Why does Russia insist on Bashar Assad remaining in power? Is the issue Bashar Assad himself or is it Russia’s strategic interests?
Russian strategic interest is to prevent the model of regime change by force to become a way to settle local conflicts. It is not about Assad personally, not about his regime, but about the right of nations and people to decide themselves, without foreign intervention, how to shape their countries. That’s why Russia promotes political dialog inside Syria as a way to come to the new setup of governance.
How would you assess Russia’s role in Iran-P5+1 negotiations? During the past few years, Russia has voted positively for the resolutions against Iran in the UN Security Council. Does Russia believe in Iran’s right to nuclear energy? In your opinion, why should 5 countries at the international level possess nuclear armaments and force others to respect the NPT regulations?
Russia doesn’t deny Iran’s right to develop nuclear energy, on the contrary, Russia hugely contributed to that despite resistance and harsh criticism from the West. As for nuclear armament, there are rules in place banning other countries beyond P5 from having them; we act according to this setup of rules now. Personally I agree with you, that this situation can hardly survive in the 21st century, because it is based on a clearly discriminatory assumption. But this situation should be changed through international negotiation process, how to adapt the Non-Proliferation Treaty to the new reality. In my view, Russia and the US should take lead in launching this debate, but so far I see little signs that they are ready to do it.
Syria was one of the issues on which Tehran and Moscow formed a coalition for their common interests. Are there other issues at the regional level, which could justify this strategic unity between Tehran and Moscow?
We share the Caspian Sea and need to work on this to transform this basin into a space of peace and prosperity. We share responsibility for the development of Tajikistan, which was created in current form with our mutual efforts in 1990s. I believe that Iran should become a full member of SCO as the most important regional player, by the way current rapprochement with the US and lifting of sanctions can contribute to that. Shaping a new Eurasia is our common task.
The Americans will leave Afghanistan in 2014. What is Russia’s strategy for Afghanistan after the US withdrawal from this country? Will Moscow, which has bitter memories from its presence in Afghanistan during the Soviet era, take advantage of the US’ absence in this country?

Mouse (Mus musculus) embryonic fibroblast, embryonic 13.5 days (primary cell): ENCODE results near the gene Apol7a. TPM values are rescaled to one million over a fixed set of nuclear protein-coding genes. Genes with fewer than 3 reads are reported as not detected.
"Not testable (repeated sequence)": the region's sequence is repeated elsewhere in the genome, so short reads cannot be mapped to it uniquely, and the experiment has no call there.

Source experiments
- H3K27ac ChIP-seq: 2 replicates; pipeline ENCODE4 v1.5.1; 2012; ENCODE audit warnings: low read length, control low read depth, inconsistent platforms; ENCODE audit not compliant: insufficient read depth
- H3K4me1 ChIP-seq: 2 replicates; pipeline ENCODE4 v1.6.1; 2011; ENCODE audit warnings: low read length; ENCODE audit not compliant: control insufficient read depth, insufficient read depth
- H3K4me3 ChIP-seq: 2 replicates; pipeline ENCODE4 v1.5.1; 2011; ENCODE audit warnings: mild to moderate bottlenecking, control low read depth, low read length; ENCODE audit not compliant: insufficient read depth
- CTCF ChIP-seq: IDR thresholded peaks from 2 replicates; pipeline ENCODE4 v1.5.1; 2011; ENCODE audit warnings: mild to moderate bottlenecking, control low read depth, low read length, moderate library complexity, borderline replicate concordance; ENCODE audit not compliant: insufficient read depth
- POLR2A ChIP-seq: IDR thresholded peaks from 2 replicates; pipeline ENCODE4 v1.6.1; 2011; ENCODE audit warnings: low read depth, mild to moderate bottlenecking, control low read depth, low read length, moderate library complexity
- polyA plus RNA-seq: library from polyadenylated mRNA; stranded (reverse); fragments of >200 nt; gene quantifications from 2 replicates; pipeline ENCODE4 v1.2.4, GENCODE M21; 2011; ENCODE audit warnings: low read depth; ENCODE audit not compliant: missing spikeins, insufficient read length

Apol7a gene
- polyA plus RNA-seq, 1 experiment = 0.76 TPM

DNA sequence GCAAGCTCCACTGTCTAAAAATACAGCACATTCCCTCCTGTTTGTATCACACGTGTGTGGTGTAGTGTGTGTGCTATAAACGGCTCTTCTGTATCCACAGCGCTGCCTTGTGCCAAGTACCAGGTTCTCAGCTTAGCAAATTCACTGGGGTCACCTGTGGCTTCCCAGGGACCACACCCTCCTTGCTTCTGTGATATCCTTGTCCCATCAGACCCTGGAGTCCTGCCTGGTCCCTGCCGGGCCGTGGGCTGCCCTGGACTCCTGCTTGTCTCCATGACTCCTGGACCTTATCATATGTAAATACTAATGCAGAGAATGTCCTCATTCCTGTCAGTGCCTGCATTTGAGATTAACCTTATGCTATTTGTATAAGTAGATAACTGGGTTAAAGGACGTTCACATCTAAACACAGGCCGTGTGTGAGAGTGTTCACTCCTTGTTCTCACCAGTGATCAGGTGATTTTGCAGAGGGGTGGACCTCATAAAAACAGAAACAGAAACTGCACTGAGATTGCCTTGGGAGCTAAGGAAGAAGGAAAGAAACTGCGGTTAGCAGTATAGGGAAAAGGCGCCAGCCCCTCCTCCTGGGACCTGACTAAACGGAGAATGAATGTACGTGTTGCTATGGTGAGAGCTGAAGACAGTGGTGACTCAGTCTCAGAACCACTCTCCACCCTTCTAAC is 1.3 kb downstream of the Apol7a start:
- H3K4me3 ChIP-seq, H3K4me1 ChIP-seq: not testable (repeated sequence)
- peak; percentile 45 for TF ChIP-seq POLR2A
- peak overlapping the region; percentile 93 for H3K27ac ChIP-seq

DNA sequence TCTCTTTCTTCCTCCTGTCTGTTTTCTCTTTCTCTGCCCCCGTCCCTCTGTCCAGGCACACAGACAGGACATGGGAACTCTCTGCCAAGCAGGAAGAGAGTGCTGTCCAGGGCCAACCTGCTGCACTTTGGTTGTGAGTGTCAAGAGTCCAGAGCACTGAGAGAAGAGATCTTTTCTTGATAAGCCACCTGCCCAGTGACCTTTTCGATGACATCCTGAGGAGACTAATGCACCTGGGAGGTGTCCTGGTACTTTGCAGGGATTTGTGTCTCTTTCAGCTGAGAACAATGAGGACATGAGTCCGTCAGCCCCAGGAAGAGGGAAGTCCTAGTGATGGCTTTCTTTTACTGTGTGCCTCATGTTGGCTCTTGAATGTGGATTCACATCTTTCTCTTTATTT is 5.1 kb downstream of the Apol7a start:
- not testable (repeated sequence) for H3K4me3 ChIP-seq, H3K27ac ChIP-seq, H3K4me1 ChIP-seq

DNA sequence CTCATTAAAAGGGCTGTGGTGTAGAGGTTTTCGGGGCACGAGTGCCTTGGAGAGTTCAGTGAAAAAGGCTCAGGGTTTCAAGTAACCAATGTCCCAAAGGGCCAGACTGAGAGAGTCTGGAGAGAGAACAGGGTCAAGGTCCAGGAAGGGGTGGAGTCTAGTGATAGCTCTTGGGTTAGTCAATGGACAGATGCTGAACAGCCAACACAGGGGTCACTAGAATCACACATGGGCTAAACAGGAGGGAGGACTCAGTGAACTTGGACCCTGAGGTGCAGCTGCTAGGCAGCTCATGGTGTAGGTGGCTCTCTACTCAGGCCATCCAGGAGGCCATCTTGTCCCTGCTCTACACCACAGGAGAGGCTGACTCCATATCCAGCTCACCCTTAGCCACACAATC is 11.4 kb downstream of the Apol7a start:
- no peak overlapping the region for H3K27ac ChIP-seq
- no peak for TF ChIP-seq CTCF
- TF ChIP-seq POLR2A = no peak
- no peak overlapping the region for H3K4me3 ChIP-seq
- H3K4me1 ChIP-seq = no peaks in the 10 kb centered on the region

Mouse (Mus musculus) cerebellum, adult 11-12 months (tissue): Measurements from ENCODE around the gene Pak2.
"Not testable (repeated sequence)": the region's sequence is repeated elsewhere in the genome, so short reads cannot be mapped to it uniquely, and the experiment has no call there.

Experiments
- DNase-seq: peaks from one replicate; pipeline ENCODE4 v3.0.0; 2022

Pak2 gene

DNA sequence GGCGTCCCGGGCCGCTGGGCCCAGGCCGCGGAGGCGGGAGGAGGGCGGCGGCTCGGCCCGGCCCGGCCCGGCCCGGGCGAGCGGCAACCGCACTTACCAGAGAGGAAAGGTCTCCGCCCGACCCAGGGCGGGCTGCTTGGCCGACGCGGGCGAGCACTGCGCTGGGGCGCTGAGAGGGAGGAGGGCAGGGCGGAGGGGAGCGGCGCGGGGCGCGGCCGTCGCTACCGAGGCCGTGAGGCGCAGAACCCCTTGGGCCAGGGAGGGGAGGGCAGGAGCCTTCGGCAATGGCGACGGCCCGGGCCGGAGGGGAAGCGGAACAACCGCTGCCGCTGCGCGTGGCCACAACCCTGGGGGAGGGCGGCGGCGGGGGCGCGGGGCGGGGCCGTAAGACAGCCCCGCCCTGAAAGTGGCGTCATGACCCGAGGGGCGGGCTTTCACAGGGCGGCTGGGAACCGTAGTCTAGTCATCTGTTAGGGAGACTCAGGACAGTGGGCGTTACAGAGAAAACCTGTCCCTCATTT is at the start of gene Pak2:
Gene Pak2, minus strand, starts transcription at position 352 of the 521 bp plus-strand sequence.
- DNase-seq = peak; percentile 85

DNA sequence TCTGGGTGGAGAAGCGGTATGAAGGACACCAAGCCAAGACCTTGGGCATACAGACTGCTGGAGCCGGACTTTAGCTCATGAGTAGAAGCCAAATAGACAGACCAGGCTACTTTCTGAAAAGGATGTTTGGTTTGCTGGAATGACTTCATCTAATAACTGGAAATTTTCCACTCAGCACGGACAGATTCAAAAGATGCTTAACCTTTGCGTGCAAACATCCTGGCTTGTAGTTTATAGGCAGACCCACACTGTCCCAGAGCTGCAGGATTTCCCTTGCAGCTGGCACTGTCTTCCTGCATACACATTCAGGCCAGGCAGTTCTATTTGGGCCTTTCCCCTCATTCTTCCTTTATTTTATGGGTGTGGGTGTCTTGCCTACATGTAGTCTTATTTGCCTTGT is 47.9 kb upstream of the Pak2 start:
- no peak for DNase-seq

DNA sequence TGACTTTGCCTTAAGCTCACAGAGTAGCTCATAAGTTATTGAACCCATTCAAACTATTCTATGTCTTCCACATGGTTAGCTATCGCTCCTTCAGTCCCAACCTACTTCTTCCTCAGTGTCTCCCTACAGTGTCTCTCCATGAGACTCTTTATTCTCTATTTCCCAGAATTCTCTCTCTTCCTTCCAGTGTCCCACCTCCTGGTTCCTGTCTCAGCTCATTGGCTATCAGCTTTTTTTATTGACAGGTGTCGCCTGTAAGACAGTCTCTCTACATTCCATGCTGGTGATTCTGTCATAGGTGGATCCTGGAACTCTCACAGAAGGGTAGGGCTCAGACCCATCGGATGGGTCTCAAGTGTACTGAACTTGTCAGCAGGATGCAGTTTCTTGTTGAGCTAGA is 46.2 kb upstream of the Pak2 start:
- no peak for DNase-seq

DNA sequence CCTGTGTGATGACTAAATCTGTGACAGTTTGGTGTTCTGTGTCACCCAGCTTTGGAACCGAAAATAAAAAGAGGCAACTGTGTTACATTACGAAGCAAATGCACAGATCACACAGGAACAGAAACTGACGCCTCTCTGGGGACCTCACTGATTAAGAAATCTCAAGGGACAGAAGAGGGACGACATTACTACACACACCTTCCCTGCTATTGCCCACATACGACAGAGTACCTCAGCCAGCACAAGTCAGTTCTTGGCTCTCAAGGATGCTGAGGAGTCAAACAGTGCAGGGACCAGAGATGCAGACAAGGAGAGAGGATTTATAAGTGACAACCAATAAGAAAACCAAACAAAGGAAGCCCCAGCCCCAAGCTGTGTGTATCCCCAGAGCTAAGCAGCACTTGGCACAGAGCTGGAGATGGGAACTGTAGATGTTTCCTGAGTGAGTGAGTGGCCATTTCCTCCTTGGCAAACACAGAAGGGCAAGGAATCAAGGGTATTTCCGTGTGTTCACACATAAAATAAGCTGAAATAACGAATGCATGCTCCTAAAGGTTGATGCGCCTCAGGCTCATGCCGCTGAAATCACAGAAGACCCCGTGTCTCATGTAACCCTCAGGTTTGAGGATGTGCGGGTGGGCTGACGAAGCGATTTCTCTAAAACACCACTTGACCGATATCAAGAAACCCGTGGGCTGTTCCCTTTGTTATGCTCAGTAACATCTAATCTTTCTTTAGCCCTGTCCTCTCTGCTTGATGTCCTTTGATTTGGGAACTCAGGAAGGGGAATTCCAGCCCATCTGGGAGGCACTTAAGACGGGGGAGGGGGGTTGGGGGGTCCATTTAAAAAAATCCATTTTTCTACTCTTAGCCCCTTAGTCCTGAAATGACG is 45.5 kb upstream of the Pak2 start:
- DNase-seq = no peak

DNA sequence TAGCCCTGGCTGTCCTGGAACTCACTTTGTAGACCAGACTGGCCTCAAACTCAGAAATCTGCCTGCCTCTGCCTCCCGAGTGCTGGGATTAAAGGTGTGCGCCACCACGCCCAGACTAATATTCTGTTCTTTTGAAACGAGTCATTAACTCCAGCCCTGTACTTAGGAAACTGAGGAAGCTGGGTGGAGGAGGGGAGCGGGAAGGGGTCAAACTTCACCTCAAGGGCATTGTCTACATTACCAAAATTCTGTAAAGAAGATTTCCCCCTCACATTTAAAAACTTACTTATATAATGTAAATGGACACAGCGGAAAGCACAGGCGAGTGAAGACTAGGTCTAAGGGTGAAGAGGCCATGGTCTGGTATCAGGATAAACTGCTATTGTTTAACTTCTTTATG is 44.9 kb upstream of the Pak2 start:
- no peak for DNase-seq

Due to bitter memories, Russia will be hardly interested to be seriously involved in Afghan affairs. Future constellation of forces there is unclear. Russia will be primarily focused on limiting and countering impulses of instability, which Afghanistan will certainly produce after withdrawal of NATO/US forces. But most attention will be paid to Central Asian security, not so much to attempts to enhance positions in Afghanistan itself.
How would you assess relations between Russia and the US today? Are these two countries still experiencing the Cold War in a covert manner now? Do you believe that US-Russian cooperation in eliminating the chemical weapons and refraining from a military attack against Syria means that the US has accepted Russia’s upper hand in the Syrian scene?
No, I can’t imagine the US to accept anybody’s upper hand, be it in Syria or anywhere else. The US failed to produce a coherent policy in the Middle East, and had to accept the Russian proposal as the way out from the deadlock they created by their own hands. It does not mean Americans will listen to Russia in the future. As far as the broader relations are concerned, I wouldn’t compare them to the Cold War. Yes, instincts are there, but nothing comparable to the systemic structural confrontation of that time is in place. I would suggest that the biggest problem of US – Russia ties is lack of modern relevant agenda. Topics from the past are mostly obsolete, new ones are not emerging. For now our relations are limited to mutual participation in local regional conflicts, bilaterally we don’t have much to discuss.